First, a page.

The researchers named the new specimen Caradiophyodus saradae — using the Greek words “kara,” meaning “head,” and diaphysodus, meaning “cleft.” The name also pays homage to scientist Sarada Krishnan, OSU explained.
The newly discovered species was found fossilized in 100-million-year-old Burmese amber, where the researchers noticed the insect’s “mysterious, bulbous structure at the end of each antenna.”
Researchers George Poinar Jr. — who has a courtesy appointment at OSU — and independent researcher Fernando Vega published their findings in the Life journal. While scientists have some ideas about the “cloudlike” structure on its antennae, they don’t know for sure what they were used for.
“We could find no fossil or extant insect with such antennal structures,” Poinar said. “We wondered how it could still fly with that weight.”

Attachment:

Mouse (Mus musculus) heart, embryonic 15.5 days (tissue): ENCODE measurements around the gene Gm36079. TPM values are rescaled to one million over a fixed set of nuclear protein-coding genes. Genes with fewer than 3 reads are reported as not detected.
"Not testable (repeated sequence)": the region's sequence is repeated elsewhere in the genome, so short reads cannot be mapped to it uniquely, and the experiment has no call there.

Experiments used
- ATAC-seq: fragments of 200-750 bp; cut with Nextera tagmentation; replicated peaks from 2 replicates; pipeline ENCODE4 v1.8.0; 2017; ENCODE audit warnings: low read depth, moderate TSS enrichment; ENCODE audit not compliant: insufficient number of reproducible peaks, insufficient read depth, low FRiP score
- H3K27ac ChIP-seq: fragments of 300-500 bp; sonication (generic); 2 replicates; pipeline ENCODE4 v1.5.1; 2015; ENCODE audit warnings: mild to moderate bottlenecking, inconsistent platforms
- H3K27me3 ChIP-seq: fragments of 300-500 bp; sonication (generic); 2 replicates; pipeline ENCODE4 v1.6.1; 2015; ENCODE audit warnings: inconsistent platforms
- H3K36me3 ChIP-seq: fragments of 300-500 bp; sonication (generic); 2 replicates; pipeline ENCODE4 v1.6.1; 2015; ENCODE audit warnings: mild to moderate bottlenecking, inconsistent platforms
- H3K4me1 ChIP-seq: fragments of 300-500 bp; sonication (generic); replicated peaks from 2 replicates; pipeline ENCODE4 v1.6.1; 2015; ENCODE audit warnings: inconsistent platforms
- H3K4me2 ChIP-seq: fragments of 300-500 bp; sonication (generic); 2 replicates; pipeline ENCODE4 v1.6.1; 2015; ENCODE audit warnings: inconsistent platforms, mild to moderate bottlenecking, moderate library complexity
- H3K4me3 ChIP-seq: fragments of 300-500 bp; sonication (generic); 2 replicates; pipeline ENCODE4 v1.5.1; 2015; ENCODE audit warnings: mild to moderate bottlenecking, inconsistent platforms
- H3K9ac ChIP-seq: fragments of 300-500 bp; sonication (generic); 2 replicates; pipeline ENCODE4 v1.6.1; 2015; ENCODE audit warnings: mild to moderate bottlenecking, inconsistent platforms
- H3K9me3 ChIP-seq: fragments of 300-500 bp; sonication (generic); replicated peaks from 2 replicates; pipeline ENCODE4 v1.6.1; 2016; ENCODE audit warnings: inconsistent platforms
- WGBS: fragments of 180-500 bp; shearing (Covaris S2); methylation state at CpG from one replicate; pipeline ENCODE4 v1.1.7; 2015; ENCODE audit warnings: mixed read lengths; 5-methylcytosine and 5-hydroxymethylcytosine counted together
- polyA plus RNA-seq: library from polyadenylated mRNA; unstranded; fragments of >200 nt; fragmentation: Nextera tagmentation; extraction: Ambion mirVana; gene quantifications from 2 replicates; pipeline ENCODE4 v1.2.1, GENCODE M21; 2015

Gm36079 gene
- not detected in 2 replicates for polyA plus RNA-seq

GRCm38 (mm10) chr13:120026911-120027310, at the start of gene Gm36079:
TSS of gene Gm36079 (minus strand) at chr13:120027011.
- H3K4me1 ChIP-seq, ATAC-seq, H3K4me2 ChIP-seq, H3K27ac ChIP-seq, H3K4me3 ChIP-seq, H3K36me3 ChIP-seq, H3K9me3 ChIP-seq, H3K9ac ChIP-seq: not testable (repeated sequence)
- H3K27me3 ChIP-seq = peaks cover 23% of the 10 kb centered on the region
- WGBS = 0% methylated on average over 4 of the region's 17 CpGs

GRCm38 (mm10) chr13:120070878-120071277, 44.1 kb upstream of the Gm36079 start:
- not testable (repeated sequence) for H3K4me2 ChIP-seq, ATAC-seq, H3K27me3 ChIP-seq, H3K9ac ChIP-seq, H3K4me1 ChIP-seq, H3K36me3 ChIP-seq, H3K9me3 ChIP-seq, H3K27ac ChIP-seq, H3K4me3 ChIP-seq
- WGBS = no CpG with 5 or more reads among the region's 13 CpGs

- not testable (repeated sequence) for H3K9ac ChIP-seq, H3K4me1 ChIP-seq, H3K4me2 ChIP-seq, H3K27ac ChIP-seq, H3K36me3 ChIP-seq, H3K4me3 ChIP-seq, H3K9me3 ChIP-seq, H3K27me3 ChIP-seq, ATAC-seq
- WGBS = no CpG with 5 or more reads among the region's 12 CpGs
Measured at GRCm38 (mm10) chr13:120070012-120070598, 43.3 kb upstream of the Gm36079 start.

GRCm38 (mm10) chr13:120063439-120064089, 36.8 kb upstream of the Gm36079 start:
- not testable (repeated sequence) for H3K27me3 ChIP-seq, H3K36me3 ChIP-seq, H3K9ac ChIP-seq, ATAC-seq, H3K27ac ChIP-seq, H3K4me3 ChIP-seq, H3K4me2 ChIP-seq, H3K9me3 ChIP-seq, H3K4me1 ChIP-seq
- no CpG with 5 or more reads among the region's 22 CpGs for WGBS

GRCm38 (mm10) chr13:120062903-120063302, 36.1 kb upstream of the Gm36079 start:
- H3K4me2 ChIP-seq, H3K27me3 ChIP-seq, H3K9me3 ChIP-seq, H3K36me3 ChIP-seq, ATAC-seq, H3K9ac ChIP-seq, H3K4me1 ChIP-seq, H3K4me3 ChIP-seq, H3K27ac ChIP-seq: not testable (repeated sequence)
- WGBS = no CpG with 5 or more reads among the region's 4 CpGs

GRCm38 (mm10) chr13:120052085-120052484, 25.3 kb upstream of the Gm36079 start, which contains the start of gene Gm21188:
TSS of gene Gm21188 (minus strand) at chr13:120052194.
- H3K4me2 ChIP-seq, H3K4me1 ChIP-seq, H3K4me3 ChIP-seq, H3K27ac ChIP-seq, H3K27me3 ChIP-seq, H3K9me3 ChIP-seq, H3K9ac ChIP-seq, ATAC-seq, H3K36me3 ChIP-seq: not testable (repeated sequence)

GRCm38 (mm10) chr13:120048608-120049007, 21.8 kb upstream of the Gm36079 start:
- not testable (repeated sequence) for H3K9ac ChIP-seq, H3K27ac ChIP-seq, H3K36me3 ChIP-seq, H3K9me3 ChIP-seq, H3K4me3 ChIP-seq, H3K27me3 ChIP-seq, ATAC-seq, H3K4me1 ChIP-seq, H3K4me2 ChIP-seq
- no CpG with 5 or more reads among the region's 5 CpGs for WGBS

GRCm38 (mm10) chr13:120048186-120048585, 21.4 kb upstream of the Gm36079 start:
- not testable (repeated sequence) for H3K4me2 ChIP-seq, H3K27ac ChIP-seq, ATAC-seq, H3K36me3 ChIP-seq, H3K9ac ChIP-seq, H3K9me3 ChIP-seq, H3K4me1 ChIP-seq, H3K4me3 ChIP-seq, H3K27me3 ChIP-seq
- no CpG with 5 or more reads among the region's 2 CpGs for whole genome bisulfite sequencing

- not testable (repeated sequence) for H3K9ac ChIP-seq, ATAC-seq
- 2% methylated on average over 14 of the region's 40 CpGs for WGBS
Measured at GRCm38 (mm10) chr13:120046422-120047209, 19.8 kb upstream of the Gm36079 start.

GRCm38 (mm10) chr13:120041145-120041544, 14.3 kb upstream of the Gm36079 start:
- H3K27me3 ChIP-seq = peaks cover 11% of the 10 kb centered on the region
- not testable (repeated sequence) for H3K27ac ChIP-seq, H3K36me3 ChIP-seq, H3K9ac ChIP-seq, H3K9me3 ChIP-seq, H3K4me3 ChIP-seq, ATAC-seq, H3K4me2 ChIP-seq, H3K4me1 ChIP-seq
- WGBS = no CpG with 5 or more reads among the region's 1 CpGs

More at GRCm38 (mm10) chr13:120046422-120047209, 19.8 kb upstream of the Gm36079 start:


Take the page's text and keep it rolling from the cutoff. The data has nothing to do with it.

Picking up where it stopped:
“They could be tiny plant seeds, plant secretions or eggs from a host the wasp was parasitizing,” Poinar suggested. “There is a good possibility the micro-wasp was parasitizing scale insects since there is a male scale insect embedded in the same piece of amber.”
Officials define micro-wasps as being less than two millimeters long and say there are thousands of species of these parasitic insects.
According to Poinar, this micro-wasp was 1.3 millimeters long and says the cleft on its head and the wing style differentiate it from other species — noting “the unique, miniature cloudlike structures stuck to the antennae must have certainly been an annoyance to this tiny parasite.”
He added, “whatever they are, discovering these is one of the things that makes our work so interesting, and challenging: finding dominant, unique features on extinct organisms.”